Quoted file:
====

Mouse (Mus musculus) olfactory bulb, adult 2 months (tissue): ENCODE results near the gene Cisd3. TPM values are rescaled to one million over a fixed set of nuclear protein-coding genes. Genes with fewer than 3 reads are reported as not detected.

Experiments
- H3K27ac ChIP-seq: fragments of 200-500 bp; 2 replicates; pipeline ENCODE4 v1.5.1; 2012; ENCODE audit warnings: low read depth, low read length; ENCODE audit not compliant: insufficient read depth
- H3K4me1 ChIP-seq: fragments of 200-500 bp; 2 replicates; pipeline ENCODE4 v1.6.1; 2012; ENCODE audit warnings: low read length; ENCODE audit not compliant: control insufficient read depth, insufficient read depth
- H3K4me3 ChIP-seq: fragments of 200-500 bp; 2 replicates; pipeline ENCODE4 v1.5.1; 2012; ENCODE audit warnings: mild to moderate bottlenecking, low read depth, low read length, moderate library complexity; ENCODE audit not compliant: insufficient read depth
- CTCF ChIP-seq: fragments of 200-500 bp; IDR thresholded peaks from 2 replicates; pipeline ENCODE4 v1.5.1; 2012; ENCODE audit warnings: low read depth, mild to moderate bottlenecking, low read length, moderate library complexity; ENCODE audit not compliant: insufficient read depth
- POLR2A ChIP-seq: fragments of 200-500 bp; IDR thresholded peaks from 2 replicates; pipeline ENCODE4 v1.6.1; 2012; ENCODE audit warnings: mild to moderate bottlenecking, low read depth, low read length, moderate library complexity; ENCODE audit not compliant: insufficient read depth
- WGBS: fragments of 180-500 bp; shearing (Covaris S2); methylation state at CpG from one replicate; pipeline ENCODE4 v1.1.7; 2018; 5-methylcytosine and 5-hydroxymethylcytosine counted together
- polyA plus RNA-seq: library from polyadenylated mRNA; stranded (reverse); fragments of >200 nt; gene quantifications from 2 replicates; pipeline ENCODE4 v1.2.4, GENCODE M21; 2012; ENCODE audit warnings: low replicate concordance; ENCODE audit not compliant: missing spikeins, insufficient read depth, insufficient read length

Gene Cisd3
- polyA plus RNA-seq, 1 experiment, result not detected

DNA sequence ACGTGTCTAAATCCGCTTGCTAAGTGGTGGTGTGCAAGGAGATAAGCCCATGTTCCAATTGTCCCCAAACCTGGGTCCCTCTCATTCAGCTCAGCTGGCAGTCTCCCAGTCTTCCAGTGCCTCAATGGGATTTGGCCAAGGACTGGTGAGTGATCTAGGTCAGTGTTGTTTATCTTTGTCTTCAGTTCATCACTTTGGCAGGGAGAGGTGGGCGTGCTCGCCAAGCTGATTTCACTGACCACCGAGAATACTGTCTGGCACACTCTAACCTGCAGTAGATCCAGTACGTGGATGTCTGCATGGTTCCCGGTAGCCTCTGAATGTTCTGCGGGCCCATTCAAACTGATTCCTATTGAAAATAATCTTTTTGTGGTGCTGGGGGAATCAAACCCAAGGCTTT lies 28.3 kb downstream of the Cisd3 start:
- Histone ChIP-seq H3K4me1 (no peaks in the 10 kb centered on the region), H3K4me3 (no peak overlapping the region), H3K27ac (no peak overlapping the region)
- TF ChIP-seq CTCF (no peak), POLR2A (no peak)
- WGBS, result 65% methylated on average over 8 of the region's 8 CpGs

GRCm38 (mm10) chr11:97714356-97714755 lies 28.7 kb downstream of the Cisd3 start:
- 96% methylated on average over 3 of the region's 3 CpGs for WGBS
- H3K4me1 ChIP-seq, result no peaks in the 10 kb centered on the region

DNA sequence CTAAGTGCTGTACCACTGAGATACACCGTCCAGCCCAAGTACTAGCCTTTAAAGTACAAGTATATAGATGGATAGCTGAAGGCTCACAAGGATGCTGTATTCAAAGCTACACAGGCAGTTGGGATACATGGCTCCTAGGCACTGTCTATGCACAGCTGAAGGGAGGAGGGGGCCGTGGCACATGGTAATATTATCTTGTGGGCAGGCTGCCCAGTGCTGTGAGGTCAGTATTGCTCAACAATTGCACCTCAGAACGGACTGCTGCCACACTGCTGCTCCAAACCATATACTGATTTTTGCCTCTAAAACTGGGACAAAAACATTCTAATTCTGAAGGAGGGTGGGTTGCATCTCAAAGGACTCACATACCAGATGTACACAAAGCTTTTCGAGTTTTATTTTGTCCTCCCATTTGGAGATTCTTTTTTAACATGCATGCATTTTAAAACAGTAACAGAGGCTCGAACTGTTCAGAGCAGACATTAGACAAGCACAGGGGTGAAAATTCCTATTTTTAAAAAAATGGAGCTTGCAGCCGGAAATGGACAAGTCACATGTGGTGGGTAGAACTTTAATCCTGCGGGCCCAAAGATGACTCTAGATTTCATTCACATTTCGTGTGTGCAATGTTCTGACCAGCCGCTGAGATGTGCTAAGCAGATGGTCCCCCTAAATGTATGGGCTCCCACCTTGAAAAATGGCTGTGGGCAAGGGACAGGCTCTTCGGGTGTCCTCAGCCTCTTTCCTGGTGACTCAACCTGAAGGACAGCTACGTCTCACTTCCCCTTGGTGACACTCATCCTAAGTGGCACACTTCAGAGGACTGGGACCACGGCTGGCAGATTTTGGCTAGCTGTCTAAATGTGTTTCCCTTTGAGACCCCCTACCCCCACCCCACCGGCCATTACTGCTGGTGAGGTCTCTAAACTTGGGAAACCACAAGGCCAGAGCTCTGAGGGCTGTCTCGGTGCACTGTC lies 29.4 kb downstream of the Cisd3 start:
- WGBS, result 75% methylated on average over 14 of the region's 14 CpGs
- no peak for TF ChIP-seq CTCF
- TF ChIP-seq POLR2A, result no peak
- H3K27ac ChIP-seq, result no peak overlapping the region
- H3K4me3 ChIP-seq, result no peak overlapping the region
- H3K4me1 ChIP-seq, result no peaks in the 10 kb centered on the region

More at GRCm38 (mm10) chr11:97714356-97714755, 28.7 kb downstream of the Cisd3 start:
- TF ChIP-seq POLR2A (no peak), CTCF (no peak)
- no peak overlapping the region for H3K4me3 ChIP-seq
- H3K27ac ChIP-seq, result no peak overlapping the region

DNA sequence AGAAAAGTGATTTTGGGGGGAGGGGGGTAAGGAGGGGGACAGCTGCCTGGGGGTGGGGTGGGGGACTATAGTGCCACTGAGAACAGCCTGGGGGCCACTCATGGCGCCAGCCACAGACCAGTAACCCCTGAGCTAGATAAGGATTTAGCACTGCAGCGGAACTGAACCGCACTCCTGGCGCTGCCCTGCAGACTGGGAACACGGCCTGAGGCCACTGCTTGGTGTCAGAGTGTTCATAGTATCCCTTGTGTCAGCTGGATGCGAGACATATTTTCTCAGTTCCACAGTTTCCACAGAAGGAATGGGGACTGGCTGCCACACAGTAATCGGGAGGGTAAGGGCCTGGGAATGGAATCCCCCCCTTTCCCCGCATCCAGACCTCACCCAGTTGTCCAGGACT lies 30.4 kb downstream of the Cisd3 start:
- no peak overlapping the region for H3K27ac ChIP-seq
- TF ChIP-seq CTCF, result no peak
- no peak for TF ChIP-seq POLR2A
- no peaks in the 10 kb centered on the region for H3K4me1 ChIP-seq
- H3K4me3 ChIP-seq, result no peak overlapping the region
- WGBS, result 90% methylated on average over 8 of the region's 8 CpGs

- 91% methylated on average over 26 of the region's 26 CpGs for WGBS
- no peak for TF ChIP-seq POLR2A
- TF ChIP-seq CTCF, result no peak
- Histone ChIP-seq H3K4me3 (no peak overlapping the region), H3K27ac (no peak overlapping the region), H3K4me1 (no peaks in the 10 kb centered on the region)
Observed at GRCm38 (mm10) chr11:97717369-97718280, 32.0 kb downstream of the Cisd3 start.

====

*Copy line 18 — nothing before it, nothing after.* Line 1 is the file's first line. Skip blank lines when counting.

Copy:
- H3K4me1 ChIP-seq, result no peaks in the 10 kb centered on the region